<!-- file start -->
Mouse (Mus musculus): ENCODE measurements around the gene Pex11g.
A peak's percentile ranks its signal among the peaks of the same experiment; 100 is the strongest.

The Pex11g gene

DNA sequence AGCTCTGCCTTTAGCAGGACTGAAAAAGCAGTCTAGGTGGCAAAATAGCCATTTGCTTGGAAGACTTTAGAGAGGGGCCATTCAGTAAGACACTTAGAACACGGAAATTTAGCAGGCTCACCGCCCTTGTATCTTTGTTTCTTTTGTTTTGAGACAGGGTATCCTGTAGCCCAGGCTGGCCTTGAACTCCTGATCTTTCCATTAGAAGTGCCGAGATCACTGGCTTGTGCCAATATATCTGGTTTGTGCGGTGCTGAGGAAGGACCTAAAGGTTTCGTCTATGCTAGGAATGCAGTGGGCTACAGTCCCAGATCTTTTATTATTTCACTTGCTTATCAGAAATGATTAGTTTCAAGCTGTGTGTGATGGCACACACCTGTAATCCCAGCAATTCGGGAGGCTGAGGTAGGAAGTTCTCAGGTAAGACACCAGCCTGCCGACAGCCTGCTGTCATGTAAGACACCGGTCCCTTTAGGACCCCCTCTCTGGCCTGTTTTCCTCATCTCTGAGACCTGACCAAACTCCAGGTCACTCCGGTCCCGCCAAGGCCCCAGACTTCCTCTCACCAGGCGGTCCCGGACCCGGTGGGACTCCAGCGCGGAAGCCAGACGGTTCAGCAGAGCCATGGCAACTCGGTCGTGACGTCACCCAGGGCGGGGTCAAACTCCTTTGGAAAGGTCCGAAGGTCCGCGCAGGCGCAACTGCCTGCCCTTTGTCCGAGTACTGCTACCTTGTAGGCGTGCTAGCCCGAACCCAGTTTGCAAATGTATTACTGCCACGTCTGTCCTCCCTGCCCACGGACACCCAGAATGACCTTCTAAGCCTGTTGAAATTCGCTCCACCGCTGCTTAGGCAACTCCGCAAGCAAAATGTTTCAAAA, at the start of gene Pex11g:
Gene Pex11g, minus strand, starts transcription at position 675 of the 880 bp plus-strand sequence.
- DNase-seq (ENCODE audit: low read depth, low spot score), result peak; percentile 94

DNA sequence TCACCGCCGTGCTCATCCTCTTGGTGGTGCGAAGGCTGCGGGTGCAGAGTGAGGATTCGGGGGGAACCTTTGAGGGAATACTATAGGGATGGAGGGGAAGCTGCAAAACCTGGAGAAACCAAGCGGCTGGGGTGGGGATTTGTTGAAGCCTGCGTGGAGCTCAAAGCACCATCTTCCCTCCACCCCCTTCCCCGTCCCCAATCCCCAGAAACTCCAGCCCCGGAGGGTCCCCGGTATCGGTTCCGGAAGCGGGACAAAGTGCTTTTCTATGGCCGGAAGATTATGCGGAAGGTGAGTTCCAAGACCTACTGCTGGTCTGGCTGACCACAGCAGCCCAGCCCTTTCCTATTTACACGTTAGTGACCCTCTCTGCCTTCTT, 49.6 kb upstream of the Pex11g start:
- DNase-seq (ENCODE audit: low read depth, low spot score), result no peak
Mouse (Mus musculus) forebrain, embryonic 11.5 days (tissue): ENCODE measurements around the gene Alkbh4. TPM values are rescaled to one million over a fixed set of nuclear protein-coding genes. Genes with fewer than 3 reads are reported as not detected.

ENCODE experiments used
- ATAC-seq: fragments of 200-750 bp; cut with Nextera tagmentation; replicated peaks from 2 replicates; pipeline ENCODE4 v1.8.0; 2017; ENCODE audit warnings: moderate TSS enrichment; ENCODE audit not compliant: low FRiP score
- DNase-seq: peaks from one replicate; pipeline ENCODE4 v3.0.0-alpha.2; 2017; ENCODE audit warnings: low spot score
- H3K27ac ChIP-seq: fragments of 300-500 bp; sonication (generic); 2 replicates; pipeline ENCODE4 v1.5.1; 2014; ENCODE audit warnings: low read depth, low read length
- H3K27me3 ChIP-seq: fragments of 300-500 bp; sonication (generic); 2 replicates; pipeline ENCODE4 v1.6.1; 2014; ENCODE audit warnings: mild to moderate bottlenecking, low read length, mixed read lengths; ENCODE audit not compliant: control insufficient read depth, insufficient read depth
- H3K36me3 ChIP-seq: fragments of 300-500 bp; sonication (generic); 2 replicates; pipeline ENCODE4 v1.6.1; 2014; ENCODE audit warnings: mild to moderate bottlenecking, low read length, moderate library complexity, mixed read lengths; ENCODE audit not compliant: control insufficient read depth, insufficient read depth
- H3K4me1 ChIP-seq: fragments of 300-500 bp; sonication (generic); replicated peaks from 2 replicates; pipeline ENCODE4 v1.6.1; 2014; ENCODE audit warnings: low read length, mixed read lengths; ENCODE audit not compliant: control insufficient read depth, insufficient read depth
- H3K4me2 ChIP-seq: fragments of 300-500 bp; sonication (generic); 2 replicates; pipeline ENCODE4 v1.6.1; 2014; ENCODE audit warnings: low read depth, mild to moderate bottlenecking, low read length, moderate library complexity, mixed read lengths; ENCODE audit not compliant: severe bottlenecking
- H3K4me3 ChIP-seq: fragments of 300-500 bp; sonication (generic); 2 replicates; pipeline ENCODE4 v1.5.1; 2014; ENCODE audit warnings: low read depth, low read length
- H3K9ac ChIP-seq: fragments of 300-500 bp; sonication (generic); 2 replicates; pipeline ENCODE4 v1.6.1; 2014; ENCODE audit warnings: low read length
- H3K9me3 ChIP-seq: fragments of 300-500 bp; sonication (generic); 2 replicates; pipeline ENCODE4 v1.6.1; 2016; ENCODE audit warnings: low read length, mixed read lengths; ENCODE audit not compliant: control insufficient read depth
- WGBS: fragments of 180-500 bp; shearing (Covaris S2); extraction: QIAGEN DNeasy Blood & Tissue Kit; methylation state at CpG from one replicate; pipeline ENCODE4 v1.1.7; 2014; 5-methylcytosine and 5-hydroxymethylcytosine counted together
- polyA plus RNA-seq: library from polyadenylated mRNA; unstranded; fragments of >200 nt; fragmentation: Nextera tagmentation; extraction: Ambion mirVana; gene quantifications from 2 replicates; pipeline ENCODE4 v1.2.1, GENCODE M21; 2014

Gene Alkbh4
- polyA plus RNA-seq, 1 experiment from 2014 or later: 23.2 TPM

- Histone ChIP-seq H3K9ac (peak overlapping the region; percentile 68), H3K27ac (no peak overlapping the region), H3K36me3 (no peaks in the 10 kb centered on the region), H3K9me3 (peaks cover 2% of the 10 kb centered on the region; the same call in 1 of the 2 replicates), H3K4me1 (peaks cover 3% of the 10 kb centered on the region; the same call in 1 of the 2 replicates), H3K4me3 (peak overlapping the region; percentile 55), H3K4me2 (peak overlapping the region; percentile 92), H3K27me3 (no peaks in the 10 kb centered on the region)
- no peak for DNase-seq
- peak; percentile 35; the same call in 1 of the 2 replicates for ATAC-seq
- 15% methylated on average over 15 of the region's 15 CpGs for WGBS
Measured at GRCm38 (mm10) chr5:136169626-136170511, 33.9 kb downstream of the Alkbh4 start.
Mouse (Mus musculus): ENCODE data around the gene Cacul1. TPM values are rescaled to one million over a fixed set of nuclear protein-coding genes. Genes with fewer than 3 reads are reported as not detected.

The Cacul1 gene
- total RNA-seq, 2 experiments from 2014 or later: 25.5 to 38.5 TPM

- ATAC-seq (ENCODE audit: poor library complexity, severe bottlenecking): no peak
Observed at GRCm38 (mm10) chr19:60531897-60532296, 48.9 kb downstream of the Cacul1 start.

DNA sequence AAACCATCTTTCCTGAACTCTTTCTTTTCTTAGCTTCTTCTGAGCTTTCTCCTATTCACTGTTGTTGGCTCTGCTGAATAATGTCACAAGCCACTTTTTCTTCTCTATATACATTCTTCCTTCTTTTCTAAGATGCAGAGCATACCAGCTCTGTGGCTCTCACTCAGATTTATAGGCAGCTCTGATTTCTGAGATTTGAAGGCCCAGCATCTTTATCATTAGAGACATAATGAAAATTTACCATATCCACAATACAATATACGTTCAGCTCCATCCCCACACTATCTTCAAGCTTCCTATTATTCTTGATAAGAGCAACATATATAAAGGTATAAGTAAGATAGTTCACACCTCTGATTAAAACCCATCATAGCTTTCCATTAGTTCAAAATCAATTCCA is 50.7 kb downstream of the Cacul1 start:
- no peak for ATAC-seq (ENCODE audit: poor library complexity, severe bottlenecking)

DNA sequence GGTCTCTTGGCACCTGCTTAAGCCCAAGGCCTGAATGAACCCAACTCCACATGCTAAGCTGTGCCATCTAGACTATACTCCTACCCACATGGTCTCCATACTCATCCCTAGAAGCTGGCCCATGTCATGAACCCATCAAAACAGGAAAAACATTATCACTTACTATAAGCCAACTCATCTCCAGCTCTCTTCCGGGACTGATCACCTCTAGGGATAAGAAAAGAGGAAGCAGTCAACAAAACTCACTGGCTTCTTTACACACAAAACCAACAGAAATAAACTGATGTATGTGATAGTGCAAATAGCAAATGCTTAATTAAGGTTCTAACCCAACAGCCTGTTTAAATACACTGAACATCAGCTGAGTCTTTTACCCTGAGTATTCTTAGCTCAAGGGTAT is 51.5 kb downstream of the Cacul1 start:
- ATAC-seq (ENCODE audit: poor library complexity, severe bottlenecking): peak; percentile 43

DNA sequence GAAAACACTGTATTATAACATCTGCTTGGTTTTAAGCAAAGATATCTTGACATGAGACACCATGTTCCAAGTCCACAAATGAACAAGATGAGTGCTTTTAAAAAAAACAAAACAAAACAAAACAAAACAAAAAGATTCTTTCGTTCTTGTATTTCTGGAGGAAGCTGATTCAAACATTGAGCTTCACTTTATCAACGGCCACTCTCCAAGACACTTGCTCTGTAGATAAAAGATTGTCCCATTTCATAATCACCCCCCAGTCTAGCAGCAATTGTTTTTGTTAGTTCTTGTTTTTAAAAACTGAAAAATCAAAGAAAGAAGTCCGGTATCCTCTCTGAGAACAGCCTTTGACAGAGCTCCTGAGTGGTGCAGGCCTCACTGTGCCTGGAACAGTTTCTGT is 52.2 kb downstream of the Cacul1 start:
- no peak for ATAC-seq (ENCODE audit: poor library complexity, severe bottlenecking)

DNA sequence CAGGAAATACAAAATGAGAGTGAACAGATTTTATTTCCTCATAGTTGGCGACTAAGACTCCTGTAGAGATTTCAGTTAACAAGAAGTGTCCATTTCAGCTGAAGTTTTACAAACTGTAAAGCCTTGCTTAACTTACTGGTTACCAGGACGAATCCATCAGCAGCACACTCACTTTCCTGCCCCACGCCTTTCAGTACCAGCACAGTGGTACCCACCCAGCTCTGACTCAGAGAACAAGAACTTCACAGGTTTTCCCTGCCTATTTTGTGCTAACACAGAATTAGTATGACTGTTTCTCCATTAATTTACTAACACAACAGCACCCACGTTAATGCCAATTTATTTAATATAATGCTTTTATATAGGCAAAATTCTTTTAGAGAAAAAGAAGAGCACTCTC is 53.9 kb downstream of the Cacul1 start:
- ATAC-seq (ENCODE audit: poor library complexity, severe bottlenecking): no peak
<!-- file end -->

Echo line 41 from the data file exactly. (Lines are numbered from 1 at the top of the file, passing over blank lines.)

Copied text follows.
DNA sequence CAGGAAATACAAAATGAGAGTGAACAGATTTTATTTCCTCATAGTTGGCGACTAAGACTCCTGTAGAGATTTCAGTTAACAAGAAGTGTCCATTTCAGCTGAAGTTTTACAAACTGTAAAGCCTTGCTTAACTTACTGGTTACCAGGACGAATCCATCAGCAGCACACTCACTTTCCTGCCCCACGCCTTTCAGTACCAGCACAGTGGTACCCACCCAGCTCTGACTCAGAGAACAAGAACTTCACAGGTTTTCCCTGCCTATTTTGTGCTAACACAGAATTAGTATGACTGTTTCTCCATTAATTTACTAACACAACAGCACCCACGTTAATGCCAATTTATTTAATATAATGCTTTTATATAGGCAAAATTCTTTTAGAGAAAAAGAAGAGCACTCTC is 53.9 kb downstream of the Cacul1 start: